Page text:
Planning: Architectural Ancestors
Part I: PlanningSelecting SacramentoArchitectural AncestorsA Capitol for California
Part II: ConstructionConcept to RealityA Tale of Two Stones
Part III: GrowthApse and East AnnexRebuild or Restore?
Part IV: RestorationRestoring a LegacyLost ArtsFine DetailsLegislative Chambers
A common feature found in many state capitols, including California's, is a portico opening into a central rotunda that rises into a dome. This architectural convention, borrowed from the Romans, creates an inspiring and majestic entrance.
To house the bicameral (composed of two legislative branches) government that the United States adopted from the British, the design of many capitols includes two wings that extend from a central rotunda. In California's Capitol the Assembly is in the left wing and the Senate in the right wing.Virginia State Capitol, Richmond
Architect: Thomas Jefferson In 1785 while minister to France, Jefferson designed Virginia's first permanent capitol the in Neo-Roman style. He was assisted by the prominent draftsman Charles-Louis Clérisseau. The Maison Carrée at Nîmes, France served as their model. This temple, built by the Romans, still stands today.
The Capitol's rotunda displays a life-size statue of George Washington. Wings were added to the original building in 1906. You can see the Washington statue in a virtual tour of theVirginia Capitol.The Massachusetts State House, Boston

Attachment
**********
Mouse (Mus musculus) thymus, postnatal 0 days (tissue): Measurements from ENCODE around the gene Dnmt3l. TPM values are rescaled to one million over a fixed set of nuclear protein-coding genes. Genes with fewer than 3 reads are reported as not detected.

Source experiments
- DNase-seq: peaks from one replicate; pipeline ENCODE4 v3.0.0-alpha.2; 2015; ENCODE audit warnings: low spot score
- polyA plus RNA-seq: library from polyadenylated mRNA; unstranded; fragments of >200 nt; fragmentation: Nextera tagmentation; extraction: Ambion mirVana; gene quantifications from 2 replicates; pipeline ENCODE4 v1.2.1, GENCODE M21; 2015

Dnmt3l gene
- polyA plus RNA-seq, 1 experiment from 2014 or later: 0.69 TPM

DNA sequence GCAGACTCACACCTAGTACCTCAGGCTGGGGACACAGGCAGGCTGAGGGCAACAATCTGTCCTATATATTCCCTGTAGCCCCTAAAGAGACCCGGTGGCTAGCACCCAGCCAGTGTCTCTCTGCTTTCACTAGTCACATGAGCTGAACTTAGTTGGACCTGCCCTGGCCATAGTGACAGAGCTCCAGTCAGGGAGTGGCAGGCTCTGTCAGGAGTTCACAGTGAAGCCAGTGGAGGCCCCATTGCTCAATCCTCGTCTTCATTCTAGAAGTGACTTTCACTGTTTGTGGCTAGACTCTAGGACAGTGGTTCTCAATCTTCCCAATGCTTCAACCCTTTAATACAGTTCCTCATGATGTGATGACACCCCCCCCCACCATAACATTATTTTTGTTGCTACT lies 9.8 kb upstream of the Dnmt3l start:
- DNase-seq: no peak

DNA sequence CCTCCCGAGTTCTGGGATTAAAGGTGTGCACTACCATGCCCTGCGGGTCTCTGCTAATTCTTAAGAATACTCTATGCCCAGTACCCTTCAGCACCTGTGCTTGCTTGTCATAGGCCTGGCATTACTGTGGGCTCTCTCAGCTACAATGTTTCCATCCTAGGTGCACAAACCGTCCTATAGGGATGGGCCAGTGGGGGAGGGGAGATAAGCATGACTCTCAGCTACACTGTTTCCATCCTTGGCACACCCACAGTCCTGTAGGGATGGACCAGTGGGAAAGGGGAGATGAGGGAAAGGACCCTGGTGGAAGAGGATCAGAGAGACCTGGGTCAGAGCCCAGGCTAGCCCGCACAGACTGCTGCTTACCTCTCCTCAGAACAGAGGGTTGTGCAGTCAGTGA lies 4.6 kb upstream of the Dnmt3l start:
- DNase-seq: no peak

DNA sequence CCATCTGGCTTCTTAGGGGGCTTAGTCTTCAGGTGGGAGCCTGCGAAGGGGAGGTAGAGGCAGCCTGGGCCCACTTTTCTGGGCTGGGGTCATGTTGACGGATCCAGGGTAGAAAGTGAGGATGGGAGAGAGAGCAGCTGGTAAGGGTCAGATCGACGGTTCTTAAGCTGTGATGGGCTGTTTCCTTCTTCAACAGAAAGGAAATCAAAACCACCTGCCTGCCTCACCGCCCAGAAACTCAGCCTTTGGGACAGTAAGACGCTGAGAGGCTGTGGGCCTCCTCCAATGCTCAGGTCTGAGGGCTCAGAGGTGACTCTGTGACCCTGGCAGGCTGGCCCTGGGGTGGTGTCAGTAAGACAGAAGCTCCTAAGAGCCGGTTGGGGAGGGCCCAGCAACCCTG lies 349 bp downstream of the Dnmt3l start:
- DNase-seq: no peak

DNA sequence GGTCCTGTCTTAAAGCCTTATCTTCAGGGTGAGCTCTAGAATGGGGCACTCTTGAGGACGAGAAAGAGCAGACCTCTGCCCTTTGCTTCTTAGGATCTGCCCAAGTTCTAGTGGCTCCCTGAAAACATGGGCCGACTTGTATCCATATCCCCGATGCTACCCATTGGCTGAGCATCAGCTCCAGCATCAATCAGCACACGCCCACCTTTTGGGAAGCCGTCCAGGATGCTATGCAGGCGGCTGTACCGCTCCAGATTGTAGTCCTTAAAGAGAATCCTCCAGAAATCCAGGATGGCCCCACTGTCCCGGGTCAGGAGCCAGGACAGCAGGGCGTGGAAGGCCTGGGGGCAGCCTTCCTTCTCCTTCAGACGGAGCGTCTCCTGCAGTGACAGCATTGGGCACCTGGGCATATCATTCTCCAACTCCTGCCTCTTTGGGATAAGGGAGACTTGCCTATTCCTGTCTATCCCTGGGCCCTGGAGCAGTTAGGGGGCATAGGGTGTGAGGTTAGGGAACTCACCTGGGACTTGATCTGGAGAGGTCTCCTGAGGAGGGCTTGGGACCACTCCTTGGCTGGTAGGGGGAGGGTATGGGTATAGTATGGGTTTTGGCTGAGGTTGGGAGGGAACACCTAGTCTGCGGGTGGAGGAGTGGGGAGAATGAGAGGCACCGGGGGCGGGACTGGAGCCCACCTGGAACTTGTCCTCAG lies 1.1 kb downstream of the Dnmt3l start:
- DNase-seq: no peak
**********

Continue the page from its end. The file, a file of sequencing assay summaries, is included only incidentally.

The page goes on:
Architect: Charles Bulfinch
The self-taught architect Charles Bulfinch designed Massachusetts' Capitol in the American Federal style, which takes its names from the era in American history (1783-1815) when the nation was being established.
The building's front features an elevated portico with a series of Corinthian columns. The large gilded dome is topped with a lantern, and a pinecone, a symbol of the Massachusetts forests. Bulfinch also designed state houses for Connecticut (1796) and Maine (1832). You can see a virtual tour of the Massachusetts State House.United States Capitol, Washington, DC
Architect: Benjamin Latrobe
Benjamin Latrobe emigrated to the United States from England in 1796. By 1798 he had established himself as a talented architect specializing in Greek Revival buildings. This architectural style fits nicely with then-president Thomas Jefferson's philosophy of politically relevant architecture. In 1803 Latrobe was called to Washington to complete the U.S. Capitol, a project that kept him occupied for the remainder of his life. You can see a virtual tour of the U.S. Capitol.